After the introductions the MDI students put on a skit to demonstrate some of the challenges that occur in a BPO/IT outsourcing situation between India and the U.S. They identified three common misconceptions they believe people in the U.S. have in regard to outsourcing with India. The three misconceptions they identified were exactly what I initially thought they'd be. They brought up the point that our business managers have concerns that they will not get top quality people working on their projects in India. I believe this concern comes from the fact that most people in the U.S. don't understand how competitive the Indian education system is, especially in terms of IT, Indian students are on par with the skill level of students in the U.S. Another important concern is the fact that outsourcing to India is taking away American jobs. The truth of the matter is that if this work was forced to be done in the U.S. it would be so expensive a lot of firms just wouldn't do as much of it, that inhibits growth. By outsourcing, U.S. firms can take advantages of cost savings and use that freed up capital to re-invest in the company and grow, that will create more jobs in the U.S. The third concern is security. Managers in the U.S. are sometimes concerned about handing over large amounts of sensitive data to outsourcing firms, they are also concerned the BPO firms may divulge information regarding what they are working on to competitors. Security is a big priority to Indian BPO firms, without it, they would lose credibility would not be able to succeed as a business, because of this, security is just as important to the vendor as it is to the client.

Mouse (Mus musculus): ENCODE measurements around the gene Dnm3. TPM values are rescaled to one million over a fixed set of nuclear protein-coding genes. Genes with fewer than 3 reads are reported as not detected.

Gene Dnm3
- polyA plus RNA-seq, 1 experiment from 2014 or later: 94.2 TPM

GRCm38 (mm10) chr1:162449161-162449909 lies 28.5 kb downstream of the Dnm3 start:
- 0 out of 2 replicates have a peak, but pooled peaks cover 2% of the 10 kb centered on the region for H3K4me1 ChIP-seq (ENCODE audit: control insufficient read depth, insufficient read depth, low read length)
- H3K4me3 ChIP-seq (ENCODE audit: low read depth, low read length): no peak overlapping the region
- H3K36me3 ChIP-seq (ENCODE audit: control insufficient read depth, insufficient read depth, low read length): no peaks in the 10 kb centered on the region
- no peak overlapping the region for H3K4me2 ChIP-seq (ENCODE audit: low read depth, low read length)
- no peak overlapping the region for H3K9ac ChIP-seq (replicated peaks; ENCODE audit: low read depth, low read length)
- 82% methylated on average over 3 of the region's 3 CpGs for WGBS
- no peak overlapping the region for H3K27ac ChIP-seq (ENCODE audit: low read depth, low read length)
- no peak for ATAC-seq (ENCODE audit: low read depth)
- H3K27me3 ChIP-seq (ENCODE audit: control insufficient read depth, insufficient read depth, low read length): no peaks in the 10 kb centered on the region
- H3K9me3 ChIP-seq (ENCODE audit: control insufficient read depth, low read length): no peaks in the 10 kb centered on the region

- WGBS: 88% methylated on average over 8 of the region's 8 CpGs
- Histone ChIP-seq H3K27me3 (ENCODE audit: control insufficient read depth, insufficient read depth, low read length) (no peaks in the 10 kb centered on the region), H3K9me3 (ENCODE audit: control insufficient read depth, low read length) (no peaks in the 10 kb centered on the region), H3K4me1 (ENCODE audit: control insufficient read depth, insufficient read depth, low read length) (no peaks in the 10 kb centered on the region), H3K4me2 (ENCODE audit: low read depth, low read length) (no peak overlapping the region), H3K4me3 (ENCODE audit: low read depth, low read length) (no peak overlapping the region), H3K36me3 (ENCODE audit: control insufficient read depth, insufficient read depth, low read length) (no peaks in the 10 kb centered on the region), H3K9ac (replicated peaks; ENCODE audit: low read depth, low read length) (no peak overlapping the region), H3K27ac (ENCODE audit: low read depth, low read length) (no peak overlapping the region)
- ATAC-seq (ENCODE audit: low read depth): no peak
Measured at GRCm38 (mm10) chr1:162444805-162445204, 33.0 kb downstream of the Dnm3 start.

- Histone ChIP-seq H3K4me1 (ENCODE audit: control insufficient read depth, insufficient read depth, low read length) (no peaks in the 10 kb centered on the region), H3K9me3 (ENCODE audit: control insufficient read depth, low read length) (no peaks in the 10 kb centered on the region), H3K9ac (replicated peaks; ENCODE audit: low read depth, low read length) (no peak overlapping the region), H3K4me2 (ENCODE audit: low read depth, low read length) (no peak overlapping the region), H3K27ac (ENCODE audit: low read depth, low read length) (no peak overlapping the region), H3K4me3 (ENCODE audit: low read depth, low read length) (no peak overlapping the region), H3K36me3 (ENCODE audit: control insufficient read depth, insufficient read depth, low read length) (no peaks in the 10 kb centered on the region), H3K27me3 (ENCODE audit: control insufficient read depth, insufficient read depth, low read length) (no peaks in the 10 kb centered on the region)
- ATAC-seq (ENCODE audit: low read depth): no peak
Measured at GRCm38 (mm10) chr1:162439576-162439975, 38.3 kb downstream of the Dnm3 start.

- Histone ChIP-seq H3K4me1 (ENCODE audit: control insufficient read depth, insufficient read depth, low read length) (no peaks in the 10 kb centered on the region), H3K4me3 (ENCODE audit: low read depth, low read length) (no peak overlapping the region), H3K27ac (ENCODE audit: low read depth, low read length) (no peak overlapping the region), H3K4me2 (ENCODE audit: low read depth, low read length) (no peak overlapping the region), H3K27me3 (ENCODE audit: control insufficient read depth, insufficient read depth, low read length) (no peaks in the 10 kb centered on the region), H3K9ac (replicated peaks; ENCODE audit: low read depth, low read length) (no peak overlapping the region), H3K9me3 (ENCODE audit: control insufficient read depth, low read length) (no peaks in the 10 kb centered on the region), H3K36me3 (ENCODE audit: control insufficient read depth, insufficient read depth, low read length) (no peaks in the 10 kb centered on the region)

After the skit, we had the opportunity to discuss these issues along with other issues including political pressure from U.S. politicians to pass legislation limiting the amount of work that can be sent overseas. This is a tactic politicians use as short term campaign promises to get votes without educating people about the long term benefits of taking on a BPO partner. Overall I felt the MDI students had a very good understanding of both Indian and American economics. The MDI students even had a good debate amongst themselves as to what the role of the U.S. government should be in the time of a recession. I was extremely impressed by how well they were able to see the situation from both sides of the fence, it was a very interesting and informative conversation and I left the lecture hall with a high degree of respect for these students.
After the lecture we spent some time with the students, they took us to a little coffee shop they had on campus, we were able to see some of the campus, which was very similar to what you'd expect to find at a small university in the U.S. I was able to talk with one of the students as we walked and drank our coffee. He actually had an undergraduate background in finance, so we had that in common. We discussed the economic future of both of our countries, but we also talked about our hobbies, sports we enjoy watching and playing, and other everyday things. This was a very enjoyable experience, I wish we could have spent more time with the students, but we had a plane to catch that night.